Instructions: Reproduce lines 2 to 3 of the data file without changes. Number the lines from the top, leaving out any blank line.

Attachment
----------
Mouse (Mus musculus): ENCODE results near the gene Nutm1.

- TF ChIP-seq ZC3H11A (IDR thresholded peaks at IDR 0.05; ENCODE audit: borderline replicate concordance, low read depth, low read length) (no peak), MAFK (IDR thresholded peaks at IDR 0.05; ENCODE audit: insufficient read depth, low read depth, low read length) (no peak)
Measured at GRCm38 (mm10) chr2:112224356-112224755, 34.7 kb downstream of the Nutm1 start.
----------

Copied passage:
- TF ChIP-seq ZC3H11A (IDR thresholded peaks at IDR 0.05; ENCODE audit: borderline replicate concordance, low read depth, low read length) (no peak), MAFK (IDR thresholded peaks at IDR 0.05; ENCODE audit: insufficient read depth, low read depth, low read length) (no peak)
Measured at GRCm38 (mm10) chr2:112224356-112224755, 34.7 kb downstream of the Nutm1 start.